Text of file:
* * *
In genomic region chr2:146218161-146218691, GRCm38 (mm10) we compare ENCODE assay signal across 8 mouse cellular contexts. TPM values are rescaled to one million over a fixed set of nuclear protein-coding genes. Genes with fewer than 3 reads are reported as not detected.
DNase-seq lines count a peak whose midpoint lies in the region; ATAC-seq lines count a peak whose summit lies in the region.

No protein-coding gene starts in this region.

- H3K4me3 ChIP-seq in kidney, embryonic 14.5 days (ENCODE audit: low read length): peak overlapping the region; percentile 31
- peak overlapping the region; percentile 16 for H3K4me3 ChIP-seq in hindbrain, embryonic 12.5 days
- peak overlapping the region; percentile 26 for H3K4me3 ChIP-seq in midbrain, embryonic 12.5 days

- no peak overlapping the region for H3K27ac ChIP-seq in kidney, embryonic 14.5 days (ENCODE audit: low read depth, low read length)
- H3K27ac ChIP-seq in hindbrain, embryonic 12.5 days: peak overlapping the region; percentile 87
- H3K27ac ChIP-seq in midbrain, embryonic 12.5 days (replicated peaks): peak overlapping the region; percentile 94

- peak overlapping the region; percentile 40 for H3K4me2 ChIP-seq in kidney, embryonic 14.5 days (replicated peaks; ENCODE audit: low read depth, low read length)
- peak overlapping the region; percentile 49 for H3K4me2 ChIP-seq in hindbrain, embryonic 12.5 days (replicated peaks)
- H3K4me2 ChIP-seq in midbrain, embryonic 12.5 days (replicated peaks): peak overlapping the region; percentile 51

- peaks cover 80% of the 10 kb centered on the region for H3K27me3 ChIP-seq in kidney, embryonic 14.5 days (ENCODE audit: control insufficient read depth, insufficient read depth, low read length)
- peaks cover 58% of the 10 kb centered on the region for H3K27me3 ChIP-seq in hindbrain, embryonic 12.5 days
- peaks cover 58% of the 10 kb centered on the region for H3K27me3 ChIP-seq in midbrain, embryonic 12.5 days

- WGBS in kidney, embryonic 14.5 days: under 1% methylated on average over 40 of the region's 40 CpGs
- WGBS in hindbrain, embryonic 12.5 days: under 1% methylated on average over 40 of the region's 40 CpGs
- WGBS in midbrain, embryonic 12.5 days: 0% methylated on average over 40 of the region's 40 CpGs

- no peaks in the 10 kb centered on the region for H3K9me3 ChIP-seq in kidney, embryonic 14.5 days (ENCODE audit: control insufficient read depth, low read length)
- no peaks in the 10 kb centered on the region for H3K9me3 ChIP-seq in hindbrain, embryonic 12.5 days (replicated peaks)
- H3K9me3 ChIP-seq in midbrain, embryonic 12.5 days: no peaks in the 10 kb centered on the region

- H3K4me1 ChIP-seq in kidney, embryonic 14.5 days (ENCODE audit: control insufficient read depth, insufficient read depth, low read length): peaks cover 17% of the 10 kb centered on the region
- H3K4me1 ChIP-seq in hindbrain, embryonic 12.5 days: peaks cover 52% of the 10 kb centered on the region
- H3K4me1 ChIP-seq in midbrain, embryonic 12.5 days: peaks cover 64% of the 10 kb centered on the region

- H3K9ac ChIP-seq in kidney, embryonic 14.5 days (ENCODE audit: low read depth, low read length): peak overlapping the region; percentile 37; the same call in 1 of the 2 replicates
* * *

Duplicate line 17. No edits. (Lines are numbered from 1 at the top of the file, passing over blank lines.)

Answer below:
- WGBS in hindbrain, embryonic 12.5 days: under 1% methylated on average over 40 of the region's 40 CpGs